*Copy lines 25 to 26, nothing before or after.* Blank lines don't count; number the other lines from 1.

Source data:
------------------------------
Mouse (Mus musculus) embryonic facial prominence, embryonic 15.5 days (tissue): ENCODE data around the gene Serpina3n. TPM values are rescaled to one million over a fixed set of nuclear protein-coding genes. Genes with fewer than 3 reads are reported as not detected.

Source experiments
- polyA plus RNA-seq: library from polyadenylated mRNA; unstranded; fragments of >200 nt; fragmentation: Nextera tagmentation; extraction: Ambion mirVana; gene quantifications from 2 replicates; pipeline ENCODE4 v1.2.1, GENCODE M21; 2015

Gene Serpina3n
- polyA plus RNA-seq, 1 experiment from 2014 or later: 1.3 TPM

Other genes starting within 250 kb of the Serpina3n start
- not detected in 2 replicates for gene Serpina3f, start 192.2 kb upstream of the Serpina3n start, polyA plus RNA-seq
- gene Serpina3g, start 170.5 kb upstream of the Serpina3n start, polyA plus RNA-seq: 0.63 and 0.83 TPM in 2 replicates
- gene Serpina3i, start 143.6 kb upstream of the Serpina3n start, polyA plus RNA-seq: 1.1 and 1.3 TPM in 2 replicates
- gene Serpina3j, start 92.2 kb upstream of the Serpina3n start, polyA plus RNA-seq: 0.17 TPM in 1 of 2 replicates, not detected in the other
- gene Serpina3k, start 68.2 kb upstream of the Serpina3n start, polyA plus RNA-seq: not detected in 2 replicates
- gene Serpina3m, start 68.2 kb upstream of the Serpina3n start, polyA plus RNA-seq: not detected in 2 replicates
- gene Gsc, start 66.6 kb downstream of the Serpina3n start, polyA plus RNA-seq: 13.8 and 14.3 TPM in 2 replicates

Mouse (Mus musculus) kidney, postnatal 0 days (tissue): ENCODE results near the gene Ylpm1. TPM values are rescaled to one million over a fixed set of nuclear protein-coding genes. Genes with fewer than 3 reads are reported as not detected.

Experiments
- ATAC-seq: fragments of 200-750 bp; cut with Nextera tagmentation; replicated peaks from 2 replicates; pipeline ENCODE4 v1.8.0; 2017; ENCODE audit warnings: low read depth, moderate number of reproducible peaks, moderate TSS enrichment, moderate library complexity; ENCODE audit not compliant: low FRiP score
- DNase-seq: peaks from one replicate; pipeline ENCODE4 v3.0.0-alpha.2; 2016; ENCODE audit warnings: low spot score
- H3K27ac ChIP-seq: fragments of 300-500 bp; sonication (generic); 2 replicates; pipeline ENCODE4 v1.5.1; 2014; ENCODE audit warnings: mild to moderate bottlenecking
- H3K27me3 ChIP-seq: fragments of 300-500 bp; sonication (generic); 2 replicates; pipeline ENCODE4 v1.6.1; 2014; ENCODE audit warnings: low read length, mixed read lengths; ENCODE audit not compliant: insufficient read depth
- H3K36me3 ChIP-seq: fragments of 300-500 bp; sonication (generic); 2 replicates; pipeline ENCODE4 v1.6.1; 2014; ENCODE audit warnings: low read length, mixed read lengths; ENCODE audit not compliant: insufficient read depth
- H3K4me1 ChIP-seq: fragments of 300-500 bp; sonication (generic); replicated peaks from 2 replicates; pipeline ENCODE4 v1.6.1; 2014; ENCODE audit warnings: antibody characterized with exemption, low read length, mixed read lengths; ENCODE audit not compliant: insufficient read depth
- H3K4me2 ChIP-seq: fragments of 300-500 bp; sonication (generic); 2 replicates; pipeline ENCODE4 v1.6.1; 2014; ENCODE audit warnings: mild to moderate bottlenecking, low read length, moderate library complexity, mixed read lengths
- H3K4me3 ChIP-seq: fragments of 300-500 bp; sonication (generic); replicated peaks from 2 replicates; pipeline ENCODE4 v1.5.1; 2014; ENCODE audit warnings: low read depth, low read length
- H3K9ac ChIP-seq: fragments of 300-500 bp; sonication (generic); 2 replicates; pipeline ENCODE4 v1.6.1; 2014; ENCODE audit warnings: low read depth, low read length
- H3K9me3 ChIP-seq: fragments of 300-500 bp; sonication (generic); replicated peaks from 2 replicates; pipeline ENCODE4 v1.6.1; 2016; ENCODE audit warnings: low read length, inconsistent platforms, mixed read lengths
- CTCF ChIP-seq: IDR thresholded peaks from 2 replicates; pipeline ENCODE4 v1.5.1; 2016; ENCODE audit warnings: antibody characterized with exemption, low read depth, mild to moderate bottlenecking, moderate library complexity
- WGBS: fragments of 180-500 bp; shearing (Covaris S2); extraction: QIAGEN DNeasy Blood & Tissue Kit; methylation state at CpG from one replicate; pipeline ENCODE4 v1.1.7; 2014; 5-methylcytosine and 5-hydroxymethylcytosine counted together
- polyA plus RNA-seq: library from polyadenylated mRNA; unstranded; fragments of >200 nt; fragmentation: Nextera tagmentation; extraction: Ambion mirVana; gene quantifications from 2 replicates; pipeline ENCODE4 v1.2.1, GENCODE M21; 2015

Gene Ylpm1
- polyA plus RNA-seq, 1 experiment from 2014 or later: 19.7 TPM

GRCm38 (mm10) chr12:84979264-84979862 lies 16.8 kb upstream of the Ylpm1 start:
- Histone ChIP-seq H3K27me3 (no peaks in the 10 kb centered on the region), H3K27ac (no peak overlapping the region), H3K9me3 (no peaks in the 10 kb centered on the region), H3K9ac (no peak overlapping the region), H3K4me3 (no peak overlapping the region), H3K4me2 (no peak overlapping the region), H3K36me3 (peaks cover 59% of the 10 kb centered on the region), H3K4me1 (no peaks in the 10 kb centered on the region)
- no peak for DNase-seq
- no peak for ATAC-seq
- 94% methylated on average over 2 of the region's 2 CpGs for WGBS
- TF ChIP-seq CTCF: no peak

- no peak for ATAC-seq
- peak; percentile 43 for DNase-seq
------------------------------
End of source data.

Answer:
- H3K9me3 ChIP-seq: fragments of 300-500 bp; sonication (generic); replicated peaks from 2 replicates; pipeline ENCODE4 v1.6.1; 2016; ENCODE audit warnings: low read length, inconsistent platforms, mixed read lengths
- CTCF ChIP-seq: IDR thresholded peaks from 2 replicates; pipeline ENCODE4 v1.5.1; 2016; ENCODE audit warnings: antibody characterized with exemption, low read depth, mild to moderate bottlenecking, moderate library complexity